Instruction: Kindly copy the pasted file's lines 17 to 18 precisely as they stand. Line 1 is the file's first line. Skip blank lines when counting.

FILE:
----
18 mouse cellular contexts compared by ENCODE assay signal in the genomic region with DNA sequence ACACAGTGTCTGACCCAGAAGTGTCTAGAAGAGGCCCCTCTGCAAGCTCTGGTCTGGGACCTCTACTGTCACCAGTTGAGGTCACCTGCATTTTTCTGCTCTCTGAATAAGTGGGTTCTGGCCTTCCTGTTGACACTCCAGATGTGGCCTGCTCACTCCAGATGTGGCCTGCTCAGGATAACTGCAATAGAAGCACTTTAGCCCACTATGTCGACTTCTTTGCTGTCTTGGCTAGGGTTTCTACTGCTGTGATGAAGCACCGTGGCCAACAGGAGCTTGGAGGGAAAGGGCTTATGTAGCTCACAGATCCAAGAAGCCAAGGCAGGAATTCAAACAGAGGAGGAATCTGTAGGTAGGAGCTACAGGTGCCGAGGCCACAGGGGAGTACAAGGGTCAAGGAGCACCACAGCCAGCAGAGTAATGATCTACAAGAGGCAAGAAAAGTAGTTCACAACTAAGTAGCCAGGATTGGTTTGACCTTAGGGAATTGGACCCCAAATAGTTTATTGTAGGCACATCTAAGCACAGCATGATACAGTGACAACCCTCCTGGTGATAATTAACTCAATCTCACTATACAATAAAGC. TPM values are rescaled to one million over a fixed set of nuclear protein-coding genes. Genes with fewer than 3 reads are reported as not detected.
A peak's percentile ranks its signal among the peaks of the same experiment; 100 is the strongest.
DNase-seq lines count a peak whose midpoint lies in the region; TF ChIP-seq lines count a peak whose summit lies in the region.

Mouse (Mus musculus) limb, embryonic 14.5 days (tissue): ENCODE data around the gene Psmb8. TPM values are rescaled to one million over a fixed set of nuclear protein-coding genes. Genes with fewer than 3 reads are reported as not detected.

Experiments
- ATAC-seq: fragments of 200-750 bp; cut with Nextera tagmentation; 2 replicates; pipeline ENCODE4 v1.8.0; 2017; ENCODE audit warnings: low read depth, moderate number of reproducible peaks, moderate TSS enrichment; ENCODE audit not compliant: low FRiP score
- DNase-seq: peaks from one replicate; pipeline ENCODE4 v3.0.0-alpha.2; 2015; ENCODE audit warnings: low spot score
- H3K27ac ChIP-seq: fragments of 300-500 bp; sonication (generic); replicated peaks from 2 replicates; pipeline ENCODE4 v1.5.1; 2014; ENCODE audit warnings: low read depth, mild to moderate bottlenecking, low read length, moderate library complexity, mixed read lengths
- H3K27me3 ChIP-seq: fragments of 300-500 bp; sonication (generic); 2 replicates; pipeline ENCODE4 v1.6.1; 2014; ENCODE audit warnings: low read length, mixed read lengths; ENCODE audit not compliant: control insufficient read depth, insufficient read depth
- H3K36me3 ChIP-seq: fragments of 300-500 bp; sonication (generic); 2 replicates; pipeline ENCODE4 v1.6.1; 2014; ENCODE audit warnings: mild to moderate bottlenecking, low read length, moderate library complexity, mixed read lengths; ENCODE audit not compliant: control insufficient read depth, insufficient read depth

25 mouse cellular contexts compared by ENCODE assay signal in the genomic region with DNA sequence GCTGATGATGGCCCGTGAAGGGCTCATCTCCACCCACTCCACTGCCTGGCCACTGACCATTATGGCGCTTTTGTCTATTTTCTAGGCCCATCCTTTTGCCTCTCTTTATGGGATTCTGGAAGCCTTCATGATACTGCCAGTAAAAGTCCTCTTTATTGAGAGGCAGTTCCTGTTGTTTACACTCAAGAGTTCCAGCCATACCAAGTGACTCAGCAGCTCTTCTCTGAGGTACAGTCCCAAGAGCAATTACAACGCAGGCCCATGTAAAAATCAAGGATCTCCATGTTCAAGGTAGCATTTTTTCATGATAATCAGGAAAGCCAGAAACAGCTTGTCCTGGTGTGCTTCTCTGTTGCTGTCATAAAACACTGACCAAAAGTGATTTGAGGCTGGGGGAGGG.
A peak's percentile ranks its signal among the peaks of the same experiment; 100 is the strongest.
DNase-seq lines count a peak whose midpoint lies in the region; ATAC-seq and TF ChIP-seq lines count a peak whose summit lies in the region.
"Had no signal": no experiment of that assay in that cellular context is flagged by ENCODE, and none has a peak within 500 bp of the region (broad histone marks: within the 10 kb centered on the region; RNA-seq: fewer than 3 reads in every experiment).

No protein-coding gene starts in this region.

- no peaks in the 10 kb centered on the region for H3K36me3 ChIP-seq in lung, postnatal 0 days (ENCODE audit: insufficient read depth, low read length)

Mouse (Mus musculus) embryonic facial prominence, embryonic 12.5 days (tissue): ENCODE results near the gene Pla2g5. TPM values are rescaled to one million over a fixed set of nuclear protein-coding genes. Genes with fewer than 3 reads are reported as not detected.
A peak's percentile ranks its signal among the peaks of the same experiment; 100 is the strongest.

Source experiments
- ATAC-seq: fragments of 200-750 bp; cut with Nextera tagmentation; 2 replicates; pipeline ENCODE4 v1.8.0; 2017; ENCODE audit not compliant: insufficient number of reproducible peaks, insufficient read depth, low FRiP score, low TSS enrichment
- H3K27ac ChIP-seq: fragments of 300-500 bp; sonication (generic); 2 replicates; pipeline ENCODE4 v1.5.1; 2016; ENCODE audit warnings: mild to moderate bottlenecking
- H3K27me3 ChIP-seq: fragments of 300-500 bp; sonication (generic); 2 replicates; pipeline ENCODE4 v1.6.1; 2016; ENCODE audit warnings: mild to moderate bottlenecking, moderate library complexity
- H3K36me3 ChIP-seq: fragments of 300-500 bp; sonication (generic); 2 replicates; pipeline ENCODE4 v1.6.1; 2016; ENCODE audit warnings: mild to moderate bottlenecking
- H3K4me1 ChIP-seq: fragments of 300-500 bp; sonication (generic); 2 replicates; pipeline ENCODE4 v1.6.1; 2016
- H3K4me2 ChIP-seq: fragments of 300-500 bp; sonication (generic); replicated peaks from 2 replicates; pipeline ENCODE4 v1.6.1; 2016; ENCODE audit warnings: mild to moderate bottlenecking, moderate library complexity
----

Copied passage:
Mouse (Mus musculus) embryonic facial prominence, embryonic 12.5 days (tissue): ENCODE results near the gene Pla2g5. TPM values are rescaled to one million over a fixed set of nuclear protein-coding genes. Genes with fewer than 3 reads are reported as not detected.
A peak's percentile ranks its signal among the peaks of the same experiment; 100 is the strongest.